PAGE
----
After driving out into the sticks and hiking three miles up to the house, the other guys start getting scared, even though one is packing enough heat to make Dirty Harry self-conscious. Clint recounts some of the history of the Danson (amusingly pronounced "dancin'") house which was the site of horrible murders that only happened during thunder storms. Amazingly in spite of being abandoned for 100 years, there isn't a speck of dust and everything is in pretty nice shape. The guys set up their video camera and take watch. Of course Clint is woken up by a specter in the window during a thunderstorm only to find the others gone and the camera smashed to pieces.

After returning to the office, Mr. Daniels gives him the third degree accusing him of not staying in the house at all and then accusing him of murdering the other two guys! There are no bodies and no motive, but he's going to fry for it (presumably in a crispy cornmeal coating). He then says "I'm just trying to help." As if that wasn't schizophrenic enough, Mr. Daniels gives Clint three weeks paid leave to get his head together, but definitely not to work on the story.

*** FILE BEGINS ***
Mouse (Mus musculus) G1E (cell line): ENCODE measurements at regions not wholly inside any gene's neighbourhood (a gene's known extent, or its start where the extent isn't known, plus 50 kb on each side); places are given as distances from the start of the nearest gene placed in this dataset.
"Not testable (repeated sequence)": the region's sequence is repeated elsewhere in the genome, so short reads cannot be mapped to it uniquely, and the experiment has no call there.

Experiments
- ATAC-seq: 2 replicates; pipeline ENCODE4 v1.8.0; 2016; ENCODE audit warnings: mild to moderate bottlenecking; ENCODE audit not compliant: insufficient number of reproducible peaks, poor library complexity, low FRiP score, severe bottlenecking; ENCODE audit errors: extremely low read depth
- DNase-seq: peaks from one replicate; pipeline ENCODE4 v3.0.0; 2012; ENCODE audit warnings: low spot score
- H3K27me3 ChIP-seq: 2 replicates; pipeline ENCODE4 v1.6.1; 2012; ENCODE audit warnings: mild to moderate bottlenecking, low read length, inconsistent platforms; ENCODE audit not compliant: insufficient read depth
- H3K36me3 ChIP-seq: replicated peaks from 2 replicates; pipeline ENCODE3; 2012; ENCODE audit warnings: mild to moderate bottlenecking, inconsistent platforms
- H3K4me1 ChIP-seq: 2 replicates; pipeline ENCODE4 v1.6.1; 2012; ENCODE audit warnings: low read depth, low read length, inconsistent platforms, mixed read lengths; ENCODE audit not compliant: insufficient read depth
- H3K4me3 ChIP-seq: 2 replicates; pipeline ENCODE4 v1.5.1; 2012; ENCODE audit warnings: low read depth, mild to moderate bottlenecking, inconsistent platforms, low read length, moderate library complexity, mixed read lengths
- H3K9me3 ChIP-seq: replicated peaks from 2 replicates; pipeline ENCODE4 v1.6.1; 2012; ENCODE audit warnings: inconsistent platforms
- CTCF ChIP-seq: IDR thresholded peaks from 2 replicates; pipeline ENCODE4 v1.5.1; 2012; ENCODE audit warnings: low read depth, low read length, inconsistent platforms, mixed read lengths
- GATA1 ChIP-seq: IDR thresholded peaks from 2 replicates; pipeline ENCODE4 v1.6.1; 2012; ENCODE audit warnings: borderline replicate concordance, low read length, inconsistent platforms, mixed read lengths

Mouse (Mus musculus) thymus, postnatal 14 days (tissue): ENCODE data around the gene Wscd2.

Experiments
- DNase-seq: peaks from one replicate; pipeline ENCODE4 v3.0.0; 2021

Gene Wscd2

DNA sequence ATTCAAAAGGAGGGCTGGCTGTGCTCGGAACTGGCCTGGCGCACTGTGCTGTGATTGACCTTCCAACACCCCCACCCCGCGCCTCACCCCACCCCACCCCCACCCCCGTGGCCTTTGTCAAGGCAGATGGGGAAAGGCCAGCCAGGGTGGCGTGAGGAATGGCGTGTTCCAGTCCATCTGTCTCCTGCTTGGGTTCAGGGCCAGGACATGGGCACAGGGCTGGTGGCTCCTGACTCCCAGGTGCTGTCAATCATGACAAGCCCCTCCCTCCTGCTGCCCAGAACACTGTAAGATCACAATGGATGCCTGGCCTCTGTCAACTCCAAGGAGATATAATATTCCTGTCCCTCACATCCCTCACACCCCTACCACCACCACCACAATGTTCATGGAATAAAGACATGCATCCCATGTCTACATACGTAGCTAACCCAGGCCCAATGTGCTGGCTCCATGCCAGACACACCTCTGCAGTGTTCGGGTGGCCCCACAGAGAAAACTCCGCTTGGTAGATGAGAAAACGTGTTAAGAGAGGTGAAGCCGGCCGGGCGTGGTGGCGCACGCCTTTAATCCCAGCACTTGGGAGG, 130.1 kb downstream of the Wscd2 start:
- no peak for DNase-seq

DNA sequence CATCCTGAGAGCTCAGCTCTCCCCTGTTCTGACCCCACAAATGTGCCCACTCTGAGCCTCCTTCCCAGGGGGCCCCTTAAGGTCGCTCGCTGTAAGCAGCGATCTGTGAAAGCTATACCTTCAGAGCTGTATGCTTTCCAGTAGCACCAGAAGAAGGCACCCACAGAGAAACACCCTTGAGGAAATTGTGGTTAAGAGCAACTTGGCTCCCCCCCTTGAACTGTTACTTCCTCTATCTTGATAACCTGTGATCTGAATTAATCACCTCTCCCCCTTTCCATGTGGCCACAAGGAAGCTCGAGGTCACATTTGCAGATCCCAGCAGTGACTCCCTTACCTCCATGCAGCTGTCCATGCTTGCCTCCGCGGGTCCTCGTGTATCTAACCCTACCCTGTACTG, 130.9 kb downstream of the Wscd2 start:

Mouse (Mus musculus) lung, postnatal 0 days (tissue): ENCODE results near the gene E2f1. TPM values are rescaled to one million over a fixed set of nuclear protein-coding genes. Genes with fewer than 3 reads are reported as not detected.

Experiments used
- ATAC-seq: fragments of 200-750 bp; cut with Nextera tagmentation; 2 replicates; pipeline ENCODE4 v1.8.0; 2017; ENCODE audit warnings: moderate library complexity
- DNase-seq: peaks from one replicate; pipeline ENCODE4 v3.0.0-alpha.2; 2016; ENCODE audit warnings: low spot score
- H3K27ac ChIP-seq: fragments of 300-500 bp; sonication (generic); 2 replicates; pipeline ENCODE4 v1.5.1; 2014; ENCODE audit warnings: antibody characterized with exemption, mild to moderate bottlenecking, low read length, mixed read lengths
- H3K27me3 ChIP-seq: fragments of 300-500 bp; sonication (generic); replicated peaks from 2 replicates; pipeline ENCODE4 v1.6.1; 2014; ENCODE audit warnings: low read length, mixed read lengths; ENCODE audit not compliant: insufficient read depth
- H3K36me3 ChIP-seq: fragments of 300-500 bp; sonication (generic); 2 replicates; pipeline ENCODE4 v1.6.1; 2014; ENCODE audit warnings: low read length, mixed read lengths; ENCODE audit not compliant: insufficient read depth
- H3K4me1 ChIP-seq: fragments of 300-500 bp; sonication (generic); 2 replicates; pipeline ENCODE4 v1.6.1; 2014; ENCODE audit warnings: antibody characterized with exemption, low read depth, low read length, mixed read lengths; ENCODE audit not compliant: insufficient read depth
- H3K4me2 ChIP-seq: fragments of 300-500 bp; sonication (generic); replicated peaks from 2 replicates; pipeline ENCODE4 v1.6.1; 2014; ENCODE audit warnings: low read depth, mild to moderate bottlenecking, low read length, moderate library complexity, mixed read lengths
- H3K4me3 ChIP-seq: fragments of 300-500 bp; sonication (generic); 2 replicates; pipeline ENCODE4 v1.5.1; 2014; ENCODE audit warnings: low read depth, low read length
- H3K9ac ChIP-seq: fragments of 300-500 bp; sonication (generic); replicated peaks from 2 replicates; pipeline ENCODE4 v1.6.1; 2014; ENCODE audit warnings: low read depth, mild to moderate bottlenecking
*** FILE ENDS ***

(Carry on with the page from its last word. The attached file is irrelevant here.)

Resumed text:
Of course you know what that means. Clint decides that there is a connection between the house and the campsite massacre, but the hard part is actually proving it. After hooking up with another couple of expenda - err, I mean dependable volunteers, the guys gradually uncover the sinister secret of the house and a network of tunnels underneath it. Amusingly, the way they discover the tunnels is because they figured they would check the area of the campsite massacre for clues that the police overlooked. How to they do this? By digging up patches of soil with shovels. Hey, they didn't know about forensic science! "CSI" hadn't been broadcast yet. Also, when one of the schmucks gets killed because during a thunderstorm they decide to hang out in the camper of a murdered couple (who apparently were tidy enough not to spill blood anywhere), Clint flips out and wants to bury his body because he thinks that the police are already suspicious of him for the last two disappearances! Sure, nothing suspicious at all about a missing person in a shallow grave on a crime scene. Nobody will ever know. I think Clint's mamma must have been drinkin' something funny when she was pregnant.